The Presbyterians and Israel

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The General Assembly of the Presbyterian Church (USA) met in Richmond, VA, from June 26th to July 3rd. In resounding Resolutions, the Assembly, made up of over 500 delegates, blasted the oppressive regime (wrmea. com) of Ariel Sharon, calling for end to the construction of Israel’s Apartheid Wall (http://www.stopthewall.org/), and for "a selective divestment" by the Church in businesses situated in the Zionist state that are in any way found to be involved in the brutal occupation of the Palestinian people. It also repeated its strong demand for an "end to the occupation."

The Presbyterian Church (USA) today represents about 2.4 million people nationwide. In the U.S. Congress, 34 members of the House of Representatives and 13 members of the Senate identify themselves as Presbyterians. In America, Presbyterians have a very proud and hard earned tradition of patriotism, independence and integrity that can be traced back to Colonial Days ("Albion’s Seed: Four British Folkways in America" by David Hackett Fischer) when many of its sons, like the legendary Andrew Pickens, were found gallantly fighting in the Revolutionary War for America, against the British ("A Devil of a Whipping: The Battle of Cowpens," Lawrence E. Babits).

In a clarifying statement released by the Rev. Clifton Kirkpatrick, the "Stated Clerk" of the Assembly, the Presbyterians had this to say about the Apartheid Wall: “The assembly called for an end to Israel’s construction of the separation barrier, while fully aware of our interest in Israel’s security, the major reason for this action was the assembly’s concern of the impact of the structure on the economic, social, and religious life of Palestinians… In previous assemblies, the church has called for an end to the occupation, as the principal cause of the conflict" (07/21/04, Jerry L. Van Marter, pcusa.org). Rev. Kirkpatrick added, "The best hope for security for both Israelis and Palestinians may be found in laying down all forms of aggression on both sides, ending the Israeli occupation, and finding ways to build bridges of peace rather than walls of separation. Good neighborly relations, rather than mutual isolation and suspicion, are urgently needed between Israel and its neighbors in Palestine and the Middle East" The General Assembly said the Wall "ghettoizes the Palestinians and forces them onto what can be called reservations."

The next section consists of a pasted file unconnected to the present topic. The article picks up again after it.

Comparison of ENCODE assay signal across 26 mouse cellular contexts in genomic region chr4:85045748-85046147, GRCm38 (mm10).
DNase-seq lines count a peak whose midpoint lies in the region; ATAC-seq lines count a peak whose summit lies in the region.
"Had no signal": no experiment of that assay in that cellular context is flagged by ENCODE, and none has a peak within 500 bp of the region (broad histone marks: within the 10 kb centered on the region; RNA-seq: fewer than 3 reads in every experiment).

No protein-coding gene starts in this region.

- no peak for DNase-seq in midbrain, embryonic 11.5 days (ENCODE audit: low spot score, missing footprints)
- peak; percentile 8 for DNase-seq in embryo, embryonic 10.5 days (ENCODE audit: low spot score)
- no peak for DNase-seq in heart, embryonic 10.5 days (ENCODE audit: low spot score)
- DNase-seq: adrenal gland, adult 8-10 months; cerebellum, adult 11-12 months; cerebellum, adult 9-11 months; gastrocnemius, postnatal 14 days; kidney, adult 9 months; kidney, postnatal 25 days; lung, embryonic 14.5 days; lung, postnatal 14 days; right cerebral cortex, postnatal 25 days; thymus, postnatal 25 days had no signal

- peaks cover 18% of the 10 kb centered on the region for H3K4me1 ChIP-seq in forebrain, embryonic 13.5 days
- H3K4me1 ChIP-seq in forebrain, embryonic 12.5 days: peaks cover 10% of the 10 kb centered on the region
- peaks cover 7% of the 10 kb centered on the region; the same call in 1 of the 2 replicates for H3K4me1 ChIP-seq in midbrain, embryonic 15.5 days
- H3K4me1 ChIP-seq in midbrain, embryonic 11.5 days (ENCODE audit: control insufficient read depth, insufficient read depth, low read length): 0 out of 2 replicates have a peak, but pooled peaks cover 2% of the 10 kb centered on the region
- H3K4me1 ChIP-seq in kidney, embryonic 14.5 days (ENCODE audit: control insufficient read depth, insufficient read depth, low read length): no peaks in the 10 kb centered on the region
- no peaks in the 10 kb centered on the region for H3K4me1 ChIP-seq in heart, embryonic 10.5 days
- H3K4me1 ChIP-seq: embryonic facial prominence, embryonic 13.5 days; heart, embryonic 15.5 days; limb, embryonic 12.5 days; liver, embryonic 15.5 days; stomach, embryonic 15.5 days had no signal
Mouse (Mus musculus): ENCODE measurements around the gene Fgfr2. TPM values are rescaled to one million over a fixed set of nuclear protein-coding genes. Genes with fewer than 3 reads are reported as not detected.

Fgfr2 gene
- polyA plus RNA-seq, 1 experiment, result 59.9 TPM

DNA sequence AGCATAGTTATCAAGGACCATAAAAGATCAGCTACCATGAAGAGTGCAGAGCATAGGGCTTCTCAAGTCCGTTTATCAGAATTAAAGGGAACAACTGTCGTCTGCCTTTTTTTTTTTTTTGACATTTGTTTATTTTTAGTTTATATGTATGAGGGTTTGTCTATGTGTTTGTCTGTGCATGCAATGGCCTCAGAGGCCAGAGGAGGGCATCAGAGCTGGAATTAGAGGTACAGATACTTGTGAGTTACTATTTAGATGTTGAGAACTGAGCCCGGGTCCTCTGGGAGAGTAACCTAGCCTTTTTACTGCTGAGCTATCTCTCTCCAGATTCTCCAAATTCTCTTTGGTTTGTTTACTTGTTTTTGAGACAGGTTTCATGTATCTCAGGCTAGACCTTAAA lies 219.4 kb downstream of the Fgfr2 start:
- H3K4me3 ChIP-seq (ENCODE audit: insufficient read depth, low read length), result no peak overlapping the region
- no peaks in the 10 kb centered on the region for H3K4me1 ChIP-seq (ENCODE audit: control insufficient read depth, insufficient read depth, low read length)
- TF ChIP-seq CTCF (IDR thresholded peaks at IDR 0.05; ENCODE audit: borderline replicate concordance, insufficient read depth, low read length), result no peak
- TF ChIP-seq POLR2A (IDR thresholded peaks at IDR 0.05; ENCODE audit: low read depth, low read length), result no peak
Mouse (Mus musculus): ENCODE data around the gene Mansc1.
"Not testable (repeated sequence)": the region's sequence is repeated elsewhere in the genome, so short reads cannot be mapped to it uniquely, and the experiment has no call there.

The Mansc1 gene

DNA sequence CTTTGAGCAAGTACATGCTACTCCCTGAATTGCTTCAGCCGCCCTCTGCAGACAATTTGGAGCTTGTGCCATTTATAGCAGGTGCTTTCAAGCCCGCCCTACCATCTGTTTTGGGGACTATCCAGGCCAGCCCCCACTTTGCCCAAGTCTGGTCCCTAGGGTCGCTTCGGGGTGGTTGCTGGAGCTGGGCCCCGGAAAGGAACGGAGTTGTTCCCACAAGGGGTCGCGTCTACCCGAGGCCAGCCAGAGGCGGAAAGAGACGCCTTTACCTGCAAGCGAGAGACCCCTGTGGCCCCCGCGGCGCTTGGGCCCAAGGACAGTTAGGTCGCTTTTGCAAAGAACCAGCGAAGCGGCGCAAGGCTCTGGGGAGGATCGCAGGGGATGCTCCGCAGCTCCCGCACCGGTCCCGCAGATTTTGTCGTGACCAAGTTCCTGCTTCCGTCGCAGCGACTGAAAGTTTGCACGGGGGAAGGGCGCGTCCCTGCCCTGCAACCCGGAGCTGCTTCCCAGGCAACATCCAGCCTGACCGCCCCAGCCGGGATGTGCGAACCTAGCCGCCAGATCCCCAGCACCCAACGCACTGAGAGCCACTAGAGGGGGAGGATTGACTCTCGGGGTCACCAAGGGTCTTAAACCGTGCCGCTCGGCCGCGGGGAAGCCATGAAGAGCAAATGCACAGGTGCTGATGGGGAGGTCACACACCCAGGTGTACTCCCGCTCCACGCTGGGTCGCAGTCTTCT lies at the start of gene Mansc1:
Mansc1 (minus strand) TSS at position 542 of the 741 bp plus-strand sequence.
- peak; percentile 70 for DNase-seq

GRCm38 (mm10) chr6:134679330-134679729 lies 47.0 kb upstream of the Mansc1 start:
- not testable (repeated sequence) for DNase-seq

Church activists also urged a study, according to Rev. Kirkpatrick, leading to a "selective divestment" of church funds from those companies whose business in Israel is "found to be directly or indirectly causing harm or suffering to innocent people, Palestinian or Israeli. It did not approve a blanket divestment from companies that do business in Israel, as is being reported in some places." Kirkpatrick explained the Assembly’s action in this way, "Although the decision to initiate a process of phased, selective divestment in multinational corporations operating in Israel may be presumed by some to invite comparison of Israeli policies with those of apartheid South Africa, the Assembly has not asserted any moral equivalency between the two. The two situations are distinct. The focus of this action is to explore use of a proven tool of economic pressure to motivate real change in Israeli policies and movement toward peace."

"The conviction of the Presbyterian Church (USA) that the security of Israel and the Israeli people is inexorably dependent on making peace with their Palestinian neighbors, by negotiating and reaching a just and equitable solution to the conflict that respects international law, human rights, the sanctity of life, and dignity of persons, land, property, safety of home, freedom of movement, the rights of refugees to return to their homeland, the right of a people to determine their political future, and to live in peace and prosperity," Rev. Kirkpatrick concluded.

Since the Presbyterian General Assembly made its gutsy decisions, it has been predictably "inundated" with letters and e-mails of protest and has even been denounced as being "anti-Israel and anti-Semitic."

How would one of America’s heroes from the 19th Century, Major General Andrew Jackson, (later a two term president), have handled today’s Israeli leaders, I wonder? I sometimes fantasize about Jackson, a great populist, and a Presbyterian, sitting in the White House’s Oval Office again, when the Israeli thug Ariel Sharon (http://www.wrmea.com/html/newsitem_s.htm) comes back to shake down the taxpayers for billions of additional dollars in freebies (http://www.wrmea.com/html/us_aid_to_israel.htm). I envision "Old Hickory" taking his cane out and giving the fascist Sharon a whack or two on the top of his bald head, while chasing him out of the office and into the World Court where he rightfully belongs as a defendant ((http://www.indictsharon.net/). I would also like to see the heroic Jackson purge our land of the last vestiges of the evil Neocon Menace ("Neocons and the Military Industrial Complex," Carl Bloice, Znet, 09/05/03, http://www.zmag.org/weluser.htm), which helped to scheme us into that Iraqi quagmire that has already cost us, our British allies, and the innocent Iraqi people, so dearly (antiwar.com).

Until those liberating days arrive, however, I suppose I will just have to be satisfied with the highly praiseworthy actions, on the Israeli/Palestinian issue, by the recent General Assembly of the Presbyterian Church (USA).

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